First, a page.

Posts Tagged With ‘MDF&8217


Production Killer Nail Holes

This guide outlines in brief how to prepare MDF trim for paint to achieve top quality finishes fast with emphasis on nail holes.

Chipping factory primer, puckered holes and glue strands caused by nail gun installation on MDF trim can cost painters thousands of dollars in short time and without them even knowing it. Here are a few tips to prevent wasting labor regardless where the MDF was manufactured or who or how it was installed.

Step 1 – Identify Scope of Work

Are any or all of the following visible?

  1. chipped primer surrounding nail holes
  2. puckered nail holes
  3. glue strands


That’s brushed? That’s BEHR!

The more we learn about a products capabilities, the more we realize there is no short answer when asked about products. As you know, painting contractors can apply coatings many different ways. The above photo of a hand-brushed finish was first published on Google+ and later on paint talk with some basic discussion about how it was achieved. However, the same level of finish can be accomplished using a variety of methods.


HOW TO Paint MDF Trim Including Preparation Steps

This article covers options for how to paint MDF trim. Each MDF type requires a slightly different approach to achieve best results. Last week we talked about how to fill nail holes on MDF trim. You may want to read that when you are ready to fill nail holes if you missed it.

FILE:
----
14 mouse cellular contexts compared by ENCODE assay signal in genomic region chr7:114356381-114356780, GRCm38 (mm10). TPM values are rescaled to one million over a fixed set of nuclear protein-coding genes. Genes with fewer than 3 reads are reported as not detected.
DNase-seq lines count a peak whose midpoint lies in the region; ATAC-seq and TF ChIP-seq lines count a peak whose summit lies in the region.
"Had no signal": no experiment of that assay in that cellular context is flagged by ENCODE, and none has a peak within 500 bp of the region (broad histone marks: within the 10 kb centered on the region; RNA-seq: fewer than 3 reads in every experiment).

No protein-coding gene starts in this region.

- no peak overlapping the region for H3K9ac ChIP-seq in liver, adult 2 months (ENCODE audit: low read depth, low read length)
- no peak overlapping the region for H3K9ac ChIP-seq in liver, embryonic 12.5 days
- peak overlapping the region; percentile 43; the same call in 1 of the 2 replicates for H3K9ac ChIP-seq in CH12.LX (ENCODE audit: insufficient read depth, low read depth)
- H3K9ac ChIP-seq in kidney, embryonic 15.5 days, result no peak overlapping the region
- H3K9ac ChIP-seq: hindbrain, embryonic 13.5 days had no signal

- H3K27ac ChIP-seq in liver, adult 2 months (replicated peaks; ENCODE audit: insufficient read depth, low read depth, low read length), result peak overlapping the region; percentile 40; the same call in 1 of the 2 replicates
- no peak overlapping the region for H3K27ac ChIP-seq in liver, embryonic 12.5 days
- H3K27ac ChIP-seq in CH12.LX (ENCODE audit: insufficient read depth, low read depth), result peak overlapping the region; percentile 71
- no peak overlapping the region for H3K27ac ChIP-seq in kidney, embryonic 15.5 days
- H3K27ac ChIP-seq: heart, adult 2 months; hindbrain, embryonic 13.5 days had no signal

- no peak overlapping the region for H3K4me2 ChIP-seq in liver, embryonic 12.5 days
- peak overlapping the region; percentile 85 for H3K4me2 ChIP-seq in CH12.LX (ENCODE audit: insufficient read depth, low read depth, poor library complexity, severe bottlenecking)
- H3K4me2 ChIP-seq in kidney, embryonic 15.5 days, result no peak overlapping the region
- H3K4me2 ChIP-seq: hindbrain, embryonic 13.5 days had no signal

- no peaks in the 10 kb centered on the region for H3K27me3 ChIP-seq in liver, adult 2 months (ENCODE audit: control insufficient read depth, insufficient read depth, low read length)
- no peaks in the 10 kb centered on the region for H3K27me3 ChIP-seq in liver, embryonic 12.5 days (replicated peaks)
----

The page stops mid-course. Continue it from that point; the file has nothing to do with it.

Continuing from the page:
Brushing MDF, so good you’ll wet yourself!

Fine brushwork for noobs

We constantly seek to minimize workplace variables—from drying time, to risk management, to failsafe product application methods. If there is one thing MAXIMUM PAINTING is not, it’s conventional. This week we took a look at how to achieve the best brushed finishes over pre-primed MDF which is notorious for absorbing anything you put on it, FAST!


MDF Factory Primer Dissolves Fast

Factory MDF primer dissolved in a matter of seconds after flat wall paint dripped on the baseboard. Not all factory primers on MDF will do this, but many do. You can literally wash this primer off with a wet rag. This is why painting over many factory MDF primers drag so much. Reducing your first coat of paint will help to apply the paint quicker with immediate less drag. This will allow you to stay off areas for any length of time. The best approach painting MDF is to not overly work any area too much. Alternatively, you could re-prime the factory primer, but that is best achieved with a sprayer.